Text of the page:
Q. You’ve included some pretty graphic details about the fighting.
A. . The Revolutionary War is sometimes thought of as a kind of costume drama. In fact, like all wars, it was often cruel, nightmarish and degrading. Even between battles, the troops lived on the edge of starvation, poorly clothed and ravaged by disease. We can only approach the truth of the war by looking at its grim details.
Q. What was it about George Washington that made him such a central figure in the entire Revolution?
A. Washington was not a great military strategist or battlefield commander. I think two qualities made him such an imposing presence in our history. The first was his ability to learn. Washington adapted very well. He learned from his many set-backs. He listened to advice, he thought, he changed. The second was his uncanny ability to judge men. It was extremely risky to put faith in someone like Nathanael Greene, who had no military experience whatever, or to entrust the command of troops to Lafayette, a twenty-year-old French nobleman. But in so many cases, Washington’s judgment paid off.
Q. Of all the characters you cover, who’s your favorite?
A. Daniel Morgan is in many ways the most appealing and most remarkable of the patriot leaders. A simple backwoodsman and farmer, he displayed both a superhuman ability to withstand hardship and a subtle mind that made him one of the most innovative generals on the American side. He was a giant in physical stature as well as in his impact on the course of the war.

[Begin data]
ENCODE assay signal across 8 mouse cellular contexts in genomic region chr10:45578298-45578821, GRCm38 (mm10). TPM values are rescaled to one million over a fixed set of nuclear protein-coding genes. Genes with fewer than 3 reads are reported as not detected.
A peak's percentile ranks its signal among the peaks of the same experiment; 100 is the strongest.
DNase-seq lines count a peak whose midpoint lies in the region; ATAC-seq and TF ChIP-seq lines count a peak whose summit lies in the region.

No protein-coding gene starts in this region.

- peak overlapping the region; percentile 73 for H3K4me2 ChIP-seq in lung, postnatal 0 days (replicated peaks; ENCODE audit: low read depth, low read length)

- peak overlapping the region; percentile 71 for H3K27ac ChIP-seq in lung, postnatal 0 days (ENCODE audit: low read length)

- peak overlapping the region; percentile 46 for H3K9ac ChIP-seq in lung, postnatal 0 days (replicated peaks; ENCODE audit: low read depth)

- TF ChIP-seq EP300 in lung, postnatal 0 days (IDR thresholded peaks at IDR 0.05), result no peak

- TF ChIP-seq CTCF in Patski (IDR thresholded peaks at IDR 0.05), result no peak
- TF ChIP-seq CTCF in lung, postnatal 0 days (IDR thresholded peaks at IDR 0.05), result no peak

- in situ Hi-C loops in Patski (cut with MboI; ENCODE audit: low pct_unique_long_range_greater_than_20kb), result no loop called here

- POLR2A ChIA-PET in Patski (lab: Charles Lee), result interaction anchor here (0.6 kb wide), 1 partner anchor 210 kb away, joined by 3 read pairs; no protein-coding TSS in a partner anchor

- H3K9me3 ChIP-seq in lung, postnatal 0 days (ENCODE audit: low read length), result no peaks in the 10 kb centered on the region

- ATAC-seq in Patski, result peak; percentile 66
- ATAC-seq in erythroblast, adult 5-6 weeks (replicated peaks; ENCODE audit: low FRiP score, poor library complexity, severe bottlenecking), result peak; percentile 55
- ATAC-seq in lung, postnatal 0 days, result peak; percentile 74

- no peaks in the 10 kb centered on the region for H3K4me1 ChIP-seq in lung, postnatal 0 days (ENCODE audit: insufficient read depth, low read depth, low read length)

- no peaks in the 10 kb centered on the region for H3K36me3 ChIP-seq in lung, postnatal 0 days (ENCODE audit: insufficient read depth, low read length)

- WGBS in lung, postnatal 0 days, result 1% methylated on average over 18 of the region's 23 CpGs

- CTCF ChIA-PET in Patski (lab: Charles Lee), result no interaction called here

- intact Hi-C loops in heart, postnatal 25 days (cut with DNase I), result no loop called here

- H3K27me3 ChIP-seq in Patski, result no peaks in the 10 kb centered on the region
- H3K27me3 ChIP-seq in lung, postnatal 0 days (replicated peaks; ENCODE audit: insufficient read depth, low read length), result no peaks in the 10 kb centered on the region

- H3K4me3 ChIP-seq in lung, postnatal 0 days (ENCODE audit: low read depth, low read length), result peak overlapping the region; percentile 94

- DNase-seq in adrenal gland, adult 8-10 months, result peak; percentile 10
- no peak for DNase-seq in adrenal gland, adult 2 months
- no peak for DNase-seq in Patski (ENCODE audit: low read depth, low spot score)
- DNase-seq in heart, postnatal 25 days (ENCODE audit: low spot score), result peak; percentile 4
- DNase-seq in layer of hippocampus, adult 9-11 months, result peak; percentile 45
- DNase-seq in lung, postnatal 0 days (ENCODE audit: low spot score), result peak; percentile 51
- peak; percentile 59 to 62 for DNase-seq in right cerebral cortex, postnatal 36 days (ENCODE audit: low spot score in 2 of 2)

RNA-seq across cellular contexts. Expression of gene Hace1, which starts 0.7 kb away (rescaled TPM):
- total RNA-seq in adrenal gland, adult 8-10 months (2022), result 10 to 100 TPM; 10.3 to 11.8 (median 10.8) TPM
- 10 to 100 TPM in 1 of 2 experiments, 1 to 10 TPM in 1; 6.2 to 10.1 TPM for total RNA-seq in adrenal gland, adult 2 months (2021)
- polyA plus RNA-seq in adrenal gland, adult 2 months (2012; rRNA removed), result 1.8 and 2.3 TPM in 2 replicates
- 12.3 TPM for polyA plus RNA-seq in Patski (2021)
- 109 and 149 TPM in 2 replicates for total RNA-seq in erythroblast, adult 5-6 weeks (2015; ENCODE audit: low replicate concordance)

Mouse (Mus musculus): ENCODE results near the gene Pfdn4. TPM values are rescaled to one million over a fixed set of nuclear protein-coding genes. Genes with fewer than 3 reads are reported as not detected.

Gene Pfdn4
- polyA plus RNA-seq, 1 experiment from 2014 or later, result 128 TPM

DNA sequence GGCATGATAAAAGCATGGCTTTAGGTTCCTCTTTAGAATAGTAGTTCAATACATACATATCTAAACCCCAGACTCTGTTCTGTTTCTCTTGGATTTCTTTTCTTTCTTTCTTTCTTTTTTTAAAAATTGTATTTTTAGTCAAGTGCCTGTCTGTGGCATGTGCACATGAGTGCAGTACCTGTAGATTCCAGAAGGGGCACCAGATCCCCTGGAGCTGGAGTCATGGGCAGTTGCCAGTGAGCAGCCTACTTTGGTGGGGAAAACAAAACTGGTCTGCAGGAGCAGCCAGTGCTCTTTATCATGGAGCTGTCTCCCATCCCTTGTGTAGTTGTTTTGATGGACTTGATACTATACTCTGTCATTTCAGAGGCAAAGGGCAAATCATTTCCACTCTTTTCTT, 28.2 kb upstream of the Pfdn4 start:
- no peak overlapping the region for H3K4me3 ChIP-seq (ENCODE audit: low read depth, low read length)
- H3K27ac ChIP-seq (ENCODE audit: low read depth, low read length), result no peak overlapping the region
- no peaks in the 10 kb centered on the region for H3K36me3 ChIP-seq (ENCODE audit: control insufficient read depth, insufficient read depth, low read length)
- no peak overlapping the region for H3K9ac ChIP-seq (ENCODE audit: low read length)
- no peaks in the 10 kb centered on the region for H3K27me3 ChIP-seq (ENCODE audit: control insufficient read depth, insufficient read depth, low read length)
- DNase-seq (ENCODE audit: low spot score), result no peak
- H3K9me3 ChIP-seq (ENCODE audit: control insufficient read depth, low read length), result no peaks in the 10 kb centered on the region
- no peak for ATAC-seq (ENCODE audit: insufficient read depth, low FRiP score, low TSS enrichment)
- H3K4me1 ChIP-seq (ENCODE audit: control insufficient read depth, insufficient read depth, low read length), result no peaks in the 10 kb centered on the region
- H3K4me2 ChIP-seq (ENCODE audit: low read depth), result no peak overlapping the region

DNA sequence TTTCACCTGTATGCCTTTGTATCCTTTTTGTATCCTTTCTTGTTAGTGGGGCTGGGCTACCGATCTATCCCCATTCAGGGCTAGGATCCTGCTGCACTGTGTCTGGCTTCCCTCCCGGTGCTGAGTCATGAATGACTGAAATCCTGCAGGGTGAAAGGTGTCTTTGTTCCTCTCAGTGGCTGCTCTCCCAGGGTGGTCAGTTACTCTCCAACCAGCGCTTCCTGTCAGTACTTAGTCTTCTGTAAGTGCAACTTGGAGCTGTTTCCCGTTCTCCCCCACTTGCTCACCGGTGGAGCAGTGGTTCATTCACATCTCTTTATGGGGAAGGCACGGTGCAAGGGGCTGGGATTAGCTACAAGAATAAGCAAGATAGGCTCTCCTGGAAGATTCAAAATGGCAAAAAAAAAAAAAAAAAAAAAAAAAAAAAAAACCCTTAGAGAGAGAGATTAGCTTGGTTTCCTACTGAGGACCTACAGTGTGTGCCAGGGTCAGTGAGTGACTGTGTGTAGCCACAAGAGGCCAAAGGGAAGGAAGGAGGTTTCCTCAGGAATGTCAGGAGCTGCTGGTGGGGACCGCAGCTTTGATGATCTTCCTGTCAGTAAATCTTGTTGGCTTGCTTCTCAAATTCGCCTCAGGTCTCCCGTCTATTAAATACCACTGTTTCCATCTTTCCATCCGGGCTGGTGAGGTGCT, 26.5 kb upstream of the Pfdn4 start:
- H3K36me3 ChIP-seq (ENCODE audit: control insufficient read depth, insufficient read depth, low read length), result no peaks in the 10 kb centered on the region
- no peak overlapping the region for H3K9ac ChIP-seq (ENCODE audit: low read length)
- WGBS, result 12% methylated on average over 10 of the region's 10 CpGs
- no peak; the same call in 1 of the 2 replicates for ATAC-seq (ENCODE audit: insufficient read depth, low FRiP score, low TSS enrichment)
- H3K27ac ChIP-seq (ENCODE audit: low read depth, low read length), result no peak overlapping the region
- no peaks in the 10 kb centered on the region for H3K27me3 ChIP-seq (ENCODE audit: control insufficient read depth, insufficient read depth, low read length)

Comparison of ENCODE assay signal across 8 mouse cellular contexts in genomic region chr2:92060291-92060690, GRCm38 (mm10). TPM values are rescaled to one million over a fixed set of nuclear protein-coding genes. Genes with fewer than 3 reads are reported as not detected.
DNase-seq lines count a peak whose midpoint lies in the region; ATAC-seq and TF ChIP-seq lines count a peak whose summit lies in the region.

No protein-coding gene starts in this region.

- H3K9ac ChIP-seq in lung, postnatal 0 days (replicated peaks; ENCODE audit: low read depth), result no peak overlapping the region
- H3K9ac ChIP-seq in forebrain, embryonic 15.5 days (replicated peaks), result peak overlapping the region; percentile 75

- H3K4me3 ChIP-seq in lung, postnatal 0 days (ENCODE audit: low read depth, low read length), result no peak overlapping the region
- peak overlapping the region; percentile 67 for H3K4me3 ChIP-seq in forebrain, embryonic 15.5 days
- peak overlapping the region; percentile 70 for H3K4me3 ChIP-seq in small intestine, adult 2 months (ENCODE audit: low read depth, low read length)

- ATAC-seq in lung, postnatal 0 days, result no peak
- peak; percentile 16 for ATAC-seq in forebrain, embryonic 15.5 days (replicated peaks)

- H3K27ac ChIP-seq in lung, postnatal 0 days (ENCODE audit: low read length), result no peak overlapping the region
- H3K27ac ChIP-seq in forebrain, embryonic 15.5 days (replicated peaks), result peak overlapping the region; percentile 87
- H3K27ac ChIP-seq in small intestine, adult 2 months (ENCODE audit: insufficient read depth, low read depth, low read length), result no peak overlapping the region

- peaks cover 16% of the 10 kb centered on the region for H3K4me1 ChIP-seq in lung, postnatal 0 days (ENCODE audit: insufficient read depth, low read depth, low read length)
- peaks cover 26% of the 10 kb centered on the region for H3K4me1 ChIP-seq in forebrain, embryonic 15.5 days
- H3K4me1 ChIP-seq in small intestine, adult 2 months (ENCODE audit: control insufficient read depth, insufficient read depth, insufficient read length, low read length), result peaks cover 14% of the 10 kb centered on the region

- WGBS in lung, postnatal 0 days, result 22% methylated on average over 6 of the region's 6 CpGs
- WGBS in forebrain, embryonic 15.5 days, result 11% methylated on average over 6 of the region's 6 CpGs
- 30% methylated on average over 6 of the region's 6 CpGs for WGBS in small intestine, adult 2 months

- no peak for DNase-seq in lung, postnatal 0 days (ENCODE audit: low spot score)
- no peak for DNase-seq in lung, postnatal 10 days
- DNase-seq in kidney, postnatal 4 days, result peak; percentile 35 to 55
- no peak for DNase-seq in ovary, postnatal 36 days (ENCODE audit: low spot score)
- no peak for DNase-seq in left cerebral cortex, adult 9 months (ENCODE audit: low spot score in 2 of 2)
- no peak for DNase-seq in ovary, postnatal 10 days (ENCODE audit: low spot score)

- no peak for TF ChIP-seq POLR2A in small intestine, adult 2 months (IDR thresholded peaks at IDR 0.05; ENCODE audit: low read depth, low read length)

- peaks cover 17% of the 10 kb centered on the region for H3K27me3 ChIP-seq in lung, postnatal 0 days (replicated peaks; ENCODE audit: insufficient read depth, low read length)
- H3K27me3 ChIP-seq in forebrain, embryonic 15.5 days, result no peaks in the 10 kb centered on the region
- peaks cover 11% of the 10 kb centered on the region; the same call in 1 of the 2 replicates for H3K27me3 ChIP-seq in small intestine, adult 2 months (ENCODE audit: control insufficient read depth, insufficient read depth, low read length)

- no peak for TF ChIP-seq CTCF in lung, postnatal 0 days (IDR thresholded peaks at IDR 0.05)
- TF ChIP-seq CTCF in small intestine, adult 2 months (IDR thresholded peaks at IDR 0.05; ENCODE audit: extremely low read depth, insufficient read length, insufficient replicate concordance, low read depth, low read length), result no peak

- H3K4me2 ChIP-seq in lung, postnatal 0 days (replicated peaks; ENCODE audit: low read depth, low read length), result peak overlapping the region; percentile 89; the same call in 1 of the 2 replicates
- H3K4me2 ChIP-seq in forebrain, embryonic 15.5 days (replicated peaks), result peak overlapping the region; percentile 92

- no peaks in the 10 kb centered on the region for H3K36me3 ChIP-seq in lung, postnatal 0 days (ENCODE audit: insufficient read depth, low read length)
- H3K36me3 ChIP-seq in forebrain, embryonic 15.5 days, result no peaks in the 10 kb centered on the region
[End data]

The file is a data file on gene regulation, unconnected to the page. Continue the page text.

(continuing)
Q. What was the origin of the term “Band of Giants”?
A. In 1781 Lafayette was having a hard time countering the invasion of Virginia by the forces of British General Cornwallis. He begged local militiamen to turn out to help. Daniel Morgan organized a corps of frontier fighters, choosing the largest, toughest men he could find. “What a people are these Americans,” Lafayette exclaimed, “they have reinforced me with a band of giants!” Figuratively, all those who fought to create a country during the Revolution were historical giants.
Q. Did your research into the war give you a greater sympathy for the fighting men?
A. Washington once said of the soldiers fighting under him, “I feel for them superabundantly.” I think that when you look at the human side of the fighting men, at their fears and foibles, their perseverance, the sacrifices they made, it’s hard not to experience a deep emotional connection to them.
Q. Any lessons here for our own time?
A. Many of the men who went into battle in the Revolutionary War stitched into their shirts or wrote on pieces of paper in their hats the motto: Liberty or Death. They were serious. Liberty, human dignity and the rights of men and women are precious and often costly. Many “sunshine patriots” of 1776 were unwilling to pay the price. Many Americans of the twenty-first century are equally reluctant to bear their fair share. If too much of the burden of today’s wars is carried by a small minority of the population, so it was then. If politicians today are venal, so were they then. But cynicism is not an option. I think a look back at the men and women of the Revolutionary era who faced enormous hardships with courage and hope can be a tonic for all of us.